On January 30, 2020, Emma and Elizabeth spent their last day in Nepal. They were both still a little under the weather, and that mysterious new coronavirus seemed to be turning into a Whole Thing, so they continued to wear their masks.
They began the day with some shopping, to pick up some requested items for Emma’s family.
They had lunch at their favorite Kathmandu restaurant.
And then, at 8:00 that night, they headed to the Kathmandu Airport.
The cheap seats were overbooked, so the girls got a free upgrade to a fancier section of the plane!
BUT NOT WINDOW SEATS. This was, of course a catastrophe.
One of Elizabeth’s pocket friends admiring the in-flight meal.
As with the flight from the US to Nepal, the return-flight layover was in Dubai rather than China, at the request of Emma, who had less-than-optimal past experience with Chinese airports. This was fortuitous, because just as the girls were flying out of Nepal, the WHO declared the coronavirus outbreak to be a Global Public Health Emergency. A few hours later, the US also declared a Public Health Emergency and started screening passengers flying in from China for signs of illness. If the layover had been in China instead of Dubai, Emma and Elizabeth likely would have been subjected to a 14-day quarantine.
They landed safely in Dubai…
…settled in for a five-and-a-half hour layover…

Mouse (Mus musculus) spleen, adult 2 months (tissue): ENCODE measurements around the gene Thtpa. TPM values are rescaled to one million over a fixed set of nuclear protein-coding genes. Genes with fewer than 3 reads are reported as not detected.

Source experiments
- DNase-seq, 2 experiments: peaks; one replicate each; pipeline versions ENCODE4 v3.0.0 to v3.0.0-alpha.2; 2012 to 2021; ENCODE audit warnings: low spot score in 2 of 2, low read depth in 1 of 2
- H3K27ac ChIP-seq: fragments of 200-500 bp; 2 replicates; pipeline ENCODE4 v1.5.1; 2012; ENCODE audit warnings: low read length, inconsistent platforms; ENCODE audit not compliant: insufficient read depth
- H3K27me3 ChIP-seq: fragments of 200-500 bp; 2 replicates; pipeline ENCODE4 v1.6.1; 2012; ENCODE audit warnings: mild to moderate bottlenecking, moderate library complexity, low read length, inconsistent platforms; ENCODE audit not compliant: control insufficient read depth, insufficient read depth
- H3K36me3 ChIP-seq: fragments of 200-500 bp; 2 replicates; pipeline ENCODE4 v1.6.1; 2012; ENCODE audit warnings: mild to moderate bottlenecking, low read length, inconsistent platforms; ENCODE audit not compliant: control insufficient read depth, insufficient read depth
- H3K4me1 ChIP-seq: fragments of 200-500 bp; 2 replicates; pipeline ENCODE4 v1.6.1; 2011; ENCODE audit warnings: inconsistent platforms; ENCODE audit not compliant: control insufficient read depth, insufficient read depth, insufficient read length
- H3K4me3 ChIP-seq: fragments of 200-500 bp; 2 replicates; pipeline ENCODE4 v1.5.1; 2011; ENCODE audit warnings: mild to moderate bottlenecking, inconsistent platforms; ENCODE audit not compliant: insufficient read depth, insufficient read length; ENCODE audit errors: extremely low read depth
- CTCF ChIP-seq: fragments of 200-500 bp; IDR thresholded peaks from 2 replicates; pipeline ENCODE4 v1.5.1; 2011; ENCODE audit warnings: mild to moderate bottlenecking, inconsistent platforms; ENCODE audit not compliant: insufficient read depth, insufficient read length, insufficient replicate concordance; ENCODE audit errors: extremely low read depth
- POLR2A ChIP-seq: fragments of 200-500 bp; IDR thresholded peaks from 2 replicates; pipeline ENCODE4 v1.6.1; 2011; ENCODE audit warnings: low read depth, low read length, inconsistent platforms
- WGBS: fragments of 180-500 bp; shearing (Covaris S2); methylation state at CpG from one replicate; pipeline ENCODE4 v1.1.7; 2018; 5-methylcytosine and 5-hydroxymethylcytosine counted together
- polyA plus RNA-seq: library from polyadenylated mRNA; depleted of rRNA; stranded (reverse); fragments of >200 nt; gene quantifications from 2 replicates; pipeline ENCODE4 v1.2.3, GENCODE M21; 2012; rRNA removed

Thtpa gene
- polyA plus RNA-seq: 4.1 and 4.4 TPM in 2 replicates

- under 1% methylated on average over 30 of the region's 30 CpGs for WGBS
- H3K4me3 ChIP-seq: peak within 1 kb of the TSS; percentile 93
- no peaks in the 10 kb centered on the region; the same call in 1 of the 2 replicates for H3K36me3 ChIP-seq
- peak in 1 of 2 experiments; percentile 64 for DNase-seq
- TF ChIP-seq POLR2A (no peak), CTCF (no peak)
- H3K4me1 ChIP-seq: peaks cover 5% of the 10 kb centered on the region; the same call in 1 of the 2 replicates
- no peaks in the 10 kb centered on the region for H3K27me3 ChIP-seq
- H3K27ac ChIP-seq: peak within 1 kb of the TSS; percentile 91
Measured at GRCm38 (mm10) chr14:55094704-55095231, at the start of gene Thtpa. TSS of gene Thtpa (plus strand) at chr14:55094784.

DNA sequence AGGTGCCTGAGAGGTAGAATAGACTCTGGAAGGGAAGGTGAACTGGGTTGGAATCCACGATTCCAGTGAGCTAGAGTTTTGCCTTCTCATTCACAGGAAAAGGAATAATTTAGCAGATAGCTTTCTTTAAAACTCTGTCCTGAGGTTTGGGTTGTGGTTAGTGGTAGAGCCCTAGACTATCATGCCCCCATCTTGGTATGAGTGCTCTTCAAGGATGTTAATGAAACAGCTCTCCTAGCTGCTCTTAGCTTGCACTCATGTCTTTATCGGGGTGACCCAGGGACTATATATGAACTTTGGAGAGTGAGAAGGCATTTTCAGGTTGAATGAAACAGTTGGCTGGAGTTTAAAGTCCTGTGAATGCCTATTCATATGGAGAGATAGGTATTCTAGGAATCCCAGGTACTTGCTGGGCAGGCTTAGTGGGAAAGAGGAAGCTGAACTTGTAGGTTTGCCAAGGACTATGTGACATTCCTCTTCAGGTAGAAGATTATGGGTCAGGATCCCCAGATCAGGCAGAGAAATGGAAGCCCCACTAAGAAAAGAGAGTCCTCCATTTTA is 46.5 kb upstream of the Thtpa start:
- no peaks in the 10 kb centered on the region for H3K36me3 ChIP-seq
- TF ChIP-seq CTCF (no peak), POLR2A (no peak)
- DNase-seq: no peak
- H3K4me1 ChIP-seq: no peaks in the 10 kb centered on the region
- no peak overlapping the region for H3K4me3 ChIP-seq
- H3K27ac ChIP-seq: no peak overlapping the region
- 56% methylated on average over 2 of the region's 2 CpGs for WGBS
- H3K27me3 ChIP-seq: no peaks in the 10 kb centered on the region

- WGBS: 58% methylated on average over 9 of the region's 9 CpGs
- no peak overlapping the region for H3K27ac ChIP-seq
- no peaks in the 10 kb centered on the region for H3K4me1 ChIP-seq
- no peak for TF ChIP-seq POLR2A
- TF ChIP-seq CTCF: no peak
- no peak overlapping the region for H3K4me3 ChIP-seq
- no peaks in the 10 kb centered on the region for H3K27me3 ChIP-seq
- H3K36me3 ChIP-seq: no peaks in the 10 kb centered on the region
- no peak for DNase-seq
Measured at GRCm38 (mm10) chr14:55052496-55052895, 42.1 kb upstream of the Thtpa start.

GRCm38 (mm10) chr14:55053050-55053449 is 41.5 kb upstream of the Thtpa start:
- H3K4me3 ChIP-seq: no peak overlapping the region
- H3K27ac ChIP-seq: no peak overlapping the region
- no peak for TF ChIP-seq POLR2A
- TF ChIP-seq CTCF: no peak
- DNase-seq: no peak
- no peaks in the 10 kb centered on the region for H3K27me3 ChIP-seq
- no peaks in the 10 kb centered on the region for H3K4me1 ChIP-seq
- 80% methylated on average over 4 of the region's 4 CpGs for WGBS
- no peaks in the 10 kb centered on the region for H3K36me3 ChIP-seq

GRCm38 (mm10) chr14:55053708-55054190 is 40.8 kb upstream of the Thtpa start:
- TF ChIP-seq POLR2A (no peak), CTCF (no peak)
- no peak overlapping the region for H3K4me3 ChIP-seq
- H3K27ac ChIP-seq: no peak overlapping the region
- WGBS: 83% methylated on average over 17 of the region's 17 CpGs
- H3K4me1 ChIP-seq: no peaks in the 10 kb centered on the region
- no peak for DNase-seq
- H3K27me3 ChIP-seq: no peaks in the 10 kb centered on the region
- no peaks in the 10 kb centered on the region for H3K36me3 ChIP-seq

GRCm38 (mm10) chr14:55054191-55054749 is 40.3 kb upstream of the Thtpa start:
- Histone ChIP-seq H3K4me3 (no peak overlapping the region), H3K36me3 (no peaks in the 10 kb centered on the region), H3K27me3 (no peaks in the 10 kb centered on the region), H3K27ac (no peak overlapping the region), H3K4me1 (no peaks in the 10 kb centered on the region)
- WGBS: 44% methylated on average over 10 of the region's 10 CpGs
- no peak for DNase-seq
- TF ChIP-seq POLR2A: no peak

…and then caught their 17-hour direct flight from Dubai to LAX.
They followed the sun west. Elizabeth said this was the closest they got to night the entire flight, up in the Arctic Circle:
Flying over the Grand Canyon…
…over the Western desert…
…and the California mountains.
There were no health screenings of any kind for passengers arriving from countries other than China. The girls breezed ashore with no problems. It was in fact an early example of the general poor response to the virus that would soon be named Covid-19. But at the time we were all as thankful as we were baffled by the lack of concern.
When Elizabeth had first booked the Nepal flights, she was a sweet summer child who knew nothing about the slow bureaucracy of international travel, so she assumed that a two-hour layover between landing at LAX and departing for Austin would be sufficient. Alas, the flight from Dubai arrived an hour late and she was still in line at LAX for Customs when her Austin flight was boarded. Under the stress of realizing that she was going to miss her flight, she mislaid her passport. Emma was already on the other side of the security gates, so Elizabeth had to navigate this new territory alone. Eventually the passport was found, and Elizabeth made her way outside to where Emma and her mom were waiting. They drove her to her next terminal, helped her rebook her Austin flight and after a four-hour layover she was on her way home.
The whole Nepal experience was so good for Elizabeth. At the time, we thought it was the first of many international expeditions for all of us. Now we’re a year and a half into this pandemic with no end in sight.
So many places we want to see, and there’s no knowing when or if we’ll ever get to them. But I’m so thankful that Elizabeth got to enjoy this one last big adventure before the world shut down.